Adefovir comes as a tablet to take by mouth. It is usually taken once a day with or without food. Take adefovir at around the same time every day. Follow the directions on your prescription label carefully and ask your doctor or pharmacist to explain any part you do not understand. Take adefovir exactly as directed. Do not take more or less or take it more often than prescribed by your doctor.
Other uses for this medicine
This medication may be prescribed for other uses; ask your doctor or pharmacist for more information.
What special precautions should I follow?
Before taking adefovir,
• Tell your doctor and pharmacist if you are allergic to adefovir; any other medication; or any of the ingredients in adefovir tablets. Ask your pharmacist for a list of the ingredients.
• Tell your doctor and pharmacist what other prescription and over-the-counter medications, vitamins, nutritional supplements, and herbal products you are taking or plan to take. Be sure to mention the medications listed in the IMPORTANT WARNING section and lamivudine (Combivir, Epivir, Epivir-HBV, Epzicom, Triumeq, or Trizivir) or tenofovir (Viread, in Atripla, in Complera, in Stribild, in Truvada). Your doctor may need to change the doses of your medications or monitor you carefully for side effects. Do not take any other medicine while you are taking adefovir unless your doctor has told you to.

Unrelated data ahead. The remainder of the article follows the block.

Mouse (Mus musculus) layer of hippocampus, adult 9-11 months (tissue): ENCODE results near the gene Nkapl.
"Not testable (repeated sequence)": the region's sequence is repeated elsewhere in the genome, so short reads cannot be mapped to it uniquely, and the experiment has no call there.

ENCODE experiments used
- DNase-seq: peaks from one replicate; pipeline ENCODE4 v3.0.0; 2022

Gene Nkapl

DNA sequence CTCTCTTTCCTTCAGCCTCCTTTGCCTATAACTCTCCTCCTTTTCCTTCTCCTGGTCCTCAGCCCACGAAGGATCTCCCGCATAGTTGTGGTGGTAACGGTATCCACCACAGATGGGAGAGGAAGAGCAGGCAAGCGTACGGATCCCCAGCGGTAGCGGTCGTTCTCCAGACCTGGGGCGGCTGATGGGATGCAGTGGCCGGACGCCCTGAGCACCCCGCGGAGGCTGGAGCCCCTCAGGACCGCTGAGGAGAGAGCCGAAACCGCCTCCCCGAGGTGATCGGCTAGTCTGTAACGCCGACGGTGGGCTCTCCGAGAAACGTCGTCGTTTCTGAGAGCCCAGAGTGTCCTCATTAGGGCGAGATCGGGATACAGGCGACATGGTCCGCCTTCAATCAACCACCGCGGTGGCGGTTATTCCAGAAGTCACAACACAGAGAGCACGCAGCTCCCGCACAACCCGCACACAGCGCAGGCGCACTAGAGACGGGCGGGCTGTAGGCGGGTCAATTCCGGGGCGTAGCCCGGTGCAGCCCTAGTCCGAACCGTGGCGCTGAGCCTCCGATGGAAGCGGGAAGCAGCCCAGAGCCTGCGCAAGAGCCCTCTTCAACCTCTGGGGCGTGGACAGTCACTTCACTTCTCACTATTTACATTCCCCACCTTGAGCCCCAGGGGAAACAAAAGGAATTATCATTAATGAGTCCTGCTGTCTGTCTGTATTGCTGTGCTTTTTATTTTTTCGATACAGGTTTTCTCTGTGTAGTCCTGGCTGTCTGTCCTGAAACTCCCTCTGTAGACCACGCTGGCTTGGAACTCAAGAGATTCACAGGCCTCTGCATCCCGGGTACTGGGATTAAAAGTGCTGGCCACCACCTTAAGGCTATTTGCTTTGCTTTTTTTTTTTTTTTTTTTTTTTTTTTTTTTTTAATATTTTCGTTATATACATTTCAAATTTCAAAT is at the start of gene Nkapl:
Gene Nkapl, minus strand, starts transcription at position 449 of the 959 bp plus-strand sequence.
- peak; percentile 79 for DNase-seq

• Do not take adefovir if you are pregnant or plan to become pregnant. If you become pregnant while taking adefovir, call your doctor. Do not breastfeed while taking adefovir.
• If you are going to have surgery, including dental surgery, tell the doctor or dentist that you are taking adefovir.
What special dietary instructions should I follow?
Unless your doctor tells you otherwise, continue your normal diet.
What should I do if I forget a dose?